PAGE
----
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    ABSTRACT: Vulvovaginal candidiasis is a common clinical finding among women especially the sexually active group, even though there has been a sustained increase in both the variety and potency of antifungal drugs over the past three decades. The disease apparently appears not to have sufficiently yielded to these breakthroughs nevertheless. The study was therefore set up to ascertain the prevalence of vaginal candidiasis among women in Jos. The study was retrospective in nature: Data generated from analysis of endocervical and high vaginal swab (ECS/HVS) specimens by the Microbiology laboratory of Jos University Teaching Hospital (JUTH) for a period of five years (July 1999 - June 2004) was compiled. Samples were collected, transported, stored and processed using standard laboratory procedures. Additional information was obtained from patients’ case notes in the records department. Results were analyzed using Epi Info 6 statistical software. The prevalence of Candida infection was found to be 29.1% (n = 2458); no isolate was recovered from those less than 10 years of age, while the peak agegroup of infection was 30 - 39 years 11.8% (n = 997); the age-group 20 - 49 years accounted for over 25% of the entire infections. Common clinical manifestations were: Nil symptoms, 24.7% (n = 607); itching and rashes, 29.4% (n = 723). Due to the importance of the results, sex education workshops should be conducted for adolescents and young adults in order to educate them on the clinical importance of candidal infections.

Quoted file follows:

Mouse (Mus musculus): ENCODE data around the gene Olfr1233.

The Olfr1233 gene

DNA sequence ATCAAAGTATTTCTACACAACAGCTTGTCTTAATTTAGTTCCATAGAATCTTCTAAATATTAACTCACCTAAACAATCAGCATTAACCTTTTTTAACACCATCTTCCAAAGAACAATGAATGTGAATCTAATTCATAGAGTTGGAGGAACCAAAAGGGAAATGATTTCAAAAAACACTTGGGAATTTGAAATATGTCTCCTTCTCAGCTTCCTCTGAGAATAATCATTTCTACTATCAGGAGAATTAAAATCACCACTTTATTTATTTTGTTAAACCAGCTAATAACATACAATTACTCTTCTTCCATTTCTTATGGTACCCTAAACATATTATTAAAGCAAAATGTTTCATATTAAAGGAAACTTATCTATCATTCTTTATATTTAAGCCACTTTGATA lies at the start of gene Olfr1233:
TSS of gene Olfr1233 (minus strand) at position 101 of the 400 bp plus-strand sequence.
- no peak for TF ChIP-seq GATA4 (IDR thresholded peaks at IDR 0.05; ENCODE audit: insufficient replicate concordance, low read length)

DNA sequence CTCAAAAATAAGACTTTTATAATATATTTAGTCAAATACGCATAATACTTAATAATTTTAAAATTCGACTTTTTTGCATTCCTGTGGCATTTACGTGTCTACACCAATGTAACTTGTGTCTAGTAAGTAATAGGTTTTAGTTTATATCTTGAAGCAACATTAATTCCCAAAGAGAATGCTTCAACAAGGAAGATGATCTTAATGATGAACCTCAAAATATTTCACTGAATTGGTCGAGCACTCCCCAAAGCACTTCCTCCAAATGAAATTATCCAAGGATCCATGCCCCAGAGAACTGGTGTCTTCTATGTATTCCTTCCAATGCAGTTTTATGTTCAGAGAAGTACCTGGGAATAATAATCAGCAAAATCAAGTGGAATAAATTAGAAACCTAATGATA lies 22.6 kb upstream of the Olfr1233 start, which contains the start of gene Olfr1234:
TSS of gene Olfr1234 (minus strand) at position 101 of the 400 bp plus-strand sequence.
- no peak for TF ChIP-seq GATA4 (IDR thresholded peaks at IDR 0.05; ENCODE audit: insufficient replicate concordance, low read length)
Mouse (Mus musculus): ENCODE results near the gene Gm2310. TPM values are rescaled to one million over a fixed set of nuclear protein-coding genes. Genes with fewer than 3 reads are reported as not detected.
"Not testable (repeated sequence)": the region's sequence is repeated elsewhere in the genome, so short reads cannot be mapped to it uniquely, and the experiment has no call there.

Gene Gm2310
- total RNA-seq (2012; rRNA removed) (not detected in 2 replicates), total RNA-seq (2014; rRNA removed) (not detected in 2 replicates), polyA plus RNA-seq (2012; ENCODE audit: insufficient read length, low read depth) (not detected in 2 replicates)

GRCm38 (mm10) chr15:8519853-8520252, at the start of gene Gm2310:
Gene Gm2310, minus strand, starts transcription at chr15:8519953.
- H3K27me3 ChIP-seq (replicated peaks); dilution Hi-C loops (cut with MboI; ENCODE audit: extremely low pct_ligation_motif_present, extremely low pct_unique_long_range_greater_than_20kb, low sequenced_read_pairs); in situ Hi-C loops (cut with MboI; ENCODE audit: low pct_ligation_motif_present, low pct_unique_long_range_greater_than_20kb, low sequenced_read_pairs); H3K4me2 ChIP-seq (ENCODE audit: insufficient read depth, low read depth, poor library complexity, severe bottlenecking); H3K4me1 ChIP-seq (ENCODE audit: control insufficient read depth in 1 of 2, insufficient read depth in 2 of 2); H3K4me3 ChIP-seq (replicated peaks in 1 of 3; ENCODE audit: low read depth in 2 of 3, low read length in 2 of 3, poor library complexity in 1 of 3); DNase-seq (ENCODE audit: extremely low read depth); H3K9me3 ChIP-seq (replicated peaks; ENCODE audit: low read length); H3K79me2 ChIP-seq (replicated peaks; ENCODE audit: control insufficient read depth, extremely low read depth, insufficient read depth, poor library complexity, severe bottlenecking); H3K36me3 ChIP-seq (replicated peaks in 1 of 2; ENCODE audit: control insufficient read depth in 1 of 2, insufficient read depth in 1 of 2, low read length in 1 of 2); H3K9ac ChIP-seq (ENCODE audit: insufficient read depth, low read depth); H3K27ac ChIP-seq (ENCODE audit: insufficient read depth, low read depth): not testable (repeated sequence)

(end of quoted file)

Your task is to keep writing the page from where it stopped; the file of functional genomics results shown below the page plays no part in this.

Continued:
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    • "This style of integration is characterized in this paper as 'active', in distinction to a responsive style in which clients have to take the initiative. The importance of this question stems from evidence that reliance on MCH or FP clients to report spontaneously concerns about, or symptoms of, STI/HIV infections (or MCH and STI clients to report FP needs) is clearly inadequate and makes little use of the opportunities presented by an integrated service (Dallabetta et al. 1998; Maggwa and Askew 1999). The published evidence on this topic is almost totally restricted to the proportion of FP clients who are exposed to STI/HIV information or advice (Miller et al. 1998). "
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    ABSTRACT: An integrated sexual and reproductive health package is widely regarded as essential for meeting the needs of both men and women. The practical realities of integration in KwaZulu-Natal, South Africa, were examined from the perspective of both providers and clients. Only minorities of clients received any assessment of reproductive and sexual health needs over and above their main presenting need or problem. The majority would have welcomed such assessments and many were classified as being in need, particularly for advice and services with regard to sexually transmitted infections, including HIV. Most providers were positive about integration, but their ability to practice an active form of integration was limited by inadequate training and time constraints. While training defects can be remedied, the time constraints posed by heavy patient loads are less tractable. More skillful use of booking clerks or the introduction of lay counsellors are also possible solutions.